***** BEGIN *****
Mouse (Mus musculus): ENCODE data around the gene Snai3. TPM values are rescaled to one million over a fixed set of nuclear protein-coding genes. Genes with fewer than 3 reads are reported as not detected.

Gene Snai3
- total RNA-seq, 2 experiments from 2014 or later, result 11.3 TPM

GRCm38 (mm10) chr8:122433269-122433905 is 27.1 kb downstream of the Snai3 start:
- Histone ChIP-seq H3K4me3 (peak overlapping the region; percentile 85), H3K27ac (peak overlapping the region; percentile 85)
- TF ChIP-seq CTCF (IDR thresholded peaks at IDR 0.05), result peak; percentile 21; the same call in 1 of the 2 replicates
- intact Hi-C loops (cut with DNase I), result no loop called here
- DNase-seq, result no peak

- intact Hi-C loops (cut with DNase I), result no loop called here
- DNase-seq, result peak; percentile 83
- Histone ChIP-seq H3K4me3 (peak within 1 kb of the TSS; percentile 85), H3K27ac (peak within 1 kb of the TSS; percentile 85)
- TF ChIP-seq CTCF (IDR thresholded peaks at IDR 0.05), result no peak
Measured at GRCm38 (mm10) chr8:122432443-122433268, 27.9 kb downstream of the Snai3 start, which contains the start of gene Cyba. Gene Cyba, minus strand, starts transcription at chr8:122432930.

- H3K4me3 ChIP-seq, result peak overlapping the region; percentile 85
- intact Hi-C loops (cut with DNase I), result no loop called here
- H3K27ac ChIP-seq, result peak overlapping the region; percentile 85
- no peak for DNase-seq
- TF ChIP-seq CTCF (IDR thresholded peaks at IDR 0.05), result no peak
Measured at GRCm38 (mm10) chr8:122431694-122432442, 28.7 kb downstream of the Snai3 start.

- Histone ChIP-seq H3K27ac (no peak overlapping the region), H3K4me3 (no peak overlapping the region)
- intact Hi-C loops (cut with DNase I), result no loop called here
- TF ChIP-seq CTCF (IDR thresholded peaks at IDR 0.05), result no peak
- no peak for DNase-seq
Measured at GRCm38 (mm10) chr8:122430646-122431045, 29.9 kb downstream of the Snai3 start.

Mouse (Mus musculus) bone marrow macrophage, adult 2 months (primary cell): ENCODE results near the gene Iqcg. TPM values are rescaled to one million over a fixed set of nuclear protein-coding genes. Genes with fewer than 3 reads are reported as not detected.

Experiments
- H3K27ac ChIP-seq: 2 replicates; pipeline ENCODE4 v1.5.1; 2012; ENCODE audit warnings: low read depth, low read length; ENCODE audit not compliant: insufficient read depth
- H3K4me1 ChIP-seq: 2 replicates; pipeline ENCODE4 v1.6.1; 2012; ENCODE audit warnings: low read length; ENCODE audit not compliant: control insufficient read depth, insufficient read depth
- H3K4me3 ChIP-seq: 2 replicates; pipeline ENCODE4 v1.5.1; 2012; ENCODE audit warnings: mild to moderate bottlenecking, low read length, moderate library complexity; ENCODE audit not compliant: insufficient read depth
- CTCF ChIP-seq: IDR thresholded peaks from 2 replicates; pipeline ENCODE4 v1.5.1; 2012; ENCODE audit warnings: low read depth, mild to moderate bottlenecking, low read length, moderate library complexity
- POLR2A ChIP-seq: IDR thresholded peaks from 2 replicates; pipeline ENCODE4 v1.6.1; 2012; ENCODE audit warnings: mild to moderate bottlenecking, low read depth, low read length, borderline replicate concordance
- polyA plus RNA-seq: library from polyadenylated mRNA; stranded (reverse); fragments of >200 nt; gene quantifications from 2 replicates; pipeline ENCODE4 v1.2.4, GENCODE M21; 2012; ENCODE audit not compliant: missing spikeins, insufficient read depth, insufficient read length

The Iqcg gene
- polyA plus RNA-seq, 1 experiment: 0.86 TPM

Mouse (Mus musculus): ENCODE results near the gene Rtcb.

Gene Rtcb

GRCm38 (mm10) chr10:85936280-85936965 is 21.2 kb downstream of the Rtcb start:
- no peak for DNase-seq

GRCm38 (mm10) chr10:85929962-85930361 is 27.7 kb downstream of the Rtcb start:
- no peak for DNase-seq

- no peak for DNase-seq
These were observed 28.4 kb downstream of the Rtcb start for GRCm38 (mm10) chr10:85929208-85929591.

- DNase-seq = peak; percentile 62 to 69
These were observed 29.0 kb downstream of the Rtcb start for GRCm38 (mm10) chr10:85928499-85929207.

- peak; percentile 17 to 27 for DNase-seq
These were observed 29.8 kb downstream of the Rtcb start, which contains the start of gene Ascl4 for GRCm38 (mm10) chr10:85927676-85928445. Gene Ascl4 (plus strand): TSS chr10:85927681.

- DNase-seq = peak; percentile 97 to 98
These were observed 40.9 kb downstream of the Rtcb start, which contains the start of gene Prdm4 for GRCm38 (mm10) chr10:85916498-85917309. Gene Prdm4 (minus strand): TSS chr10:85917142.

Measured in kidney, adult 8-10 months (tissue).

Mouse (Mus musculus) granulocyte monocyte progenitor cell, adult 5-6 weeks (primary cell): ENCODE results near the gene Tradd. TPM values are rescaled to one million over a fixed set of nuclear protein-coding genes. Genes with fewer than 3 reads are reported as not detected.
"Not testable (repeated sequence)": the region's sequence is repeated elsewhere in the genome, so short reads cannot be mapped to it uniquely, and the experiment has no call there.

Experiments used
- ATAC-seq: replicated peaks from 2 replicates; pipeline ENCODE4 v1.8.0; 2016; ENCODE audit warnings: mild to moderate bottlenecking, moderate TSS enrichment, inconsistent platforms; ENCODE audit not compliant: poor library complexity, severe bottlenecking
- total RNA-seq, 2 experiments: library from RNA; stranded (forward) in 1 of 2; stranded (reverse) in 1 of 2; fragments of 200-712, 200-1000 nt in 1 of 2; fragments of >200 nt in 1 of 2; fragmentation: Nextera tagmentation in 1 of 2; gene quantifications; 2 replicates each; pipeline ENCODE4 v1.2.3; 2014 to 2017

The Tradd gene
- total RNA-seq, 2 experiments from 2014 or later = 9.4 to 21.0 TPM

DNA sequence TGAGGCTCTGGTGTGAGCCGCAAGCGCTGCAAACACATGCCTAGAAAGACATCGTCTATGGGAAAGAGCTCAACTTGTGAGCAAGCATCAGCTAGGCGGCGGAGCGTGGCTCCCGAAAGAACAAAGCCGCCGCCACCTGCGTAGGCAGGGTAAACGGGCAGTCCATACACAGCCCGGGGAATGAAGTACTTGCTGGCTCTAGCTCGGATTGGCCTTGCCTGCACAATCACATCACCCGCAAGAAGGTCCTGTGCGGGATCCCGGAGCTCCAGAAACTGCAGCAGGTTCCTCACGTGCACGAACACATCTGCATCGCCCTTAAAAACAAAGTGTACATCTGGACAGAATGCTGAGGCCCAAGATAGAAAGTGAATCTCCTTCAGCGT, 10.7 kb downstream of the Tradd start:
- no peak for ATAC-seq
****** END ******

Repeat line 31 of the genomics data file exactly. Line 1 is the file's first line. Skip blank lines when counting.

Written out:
- POLR2A ChIP-seq: IDR thresholded peaks from 2 replicates; pipeline ENCODE4 v1.6.1; 2012; ENCODE audit warnings: mild to moderate bottlenecking, low read depth, low read length, borderline replicate concordance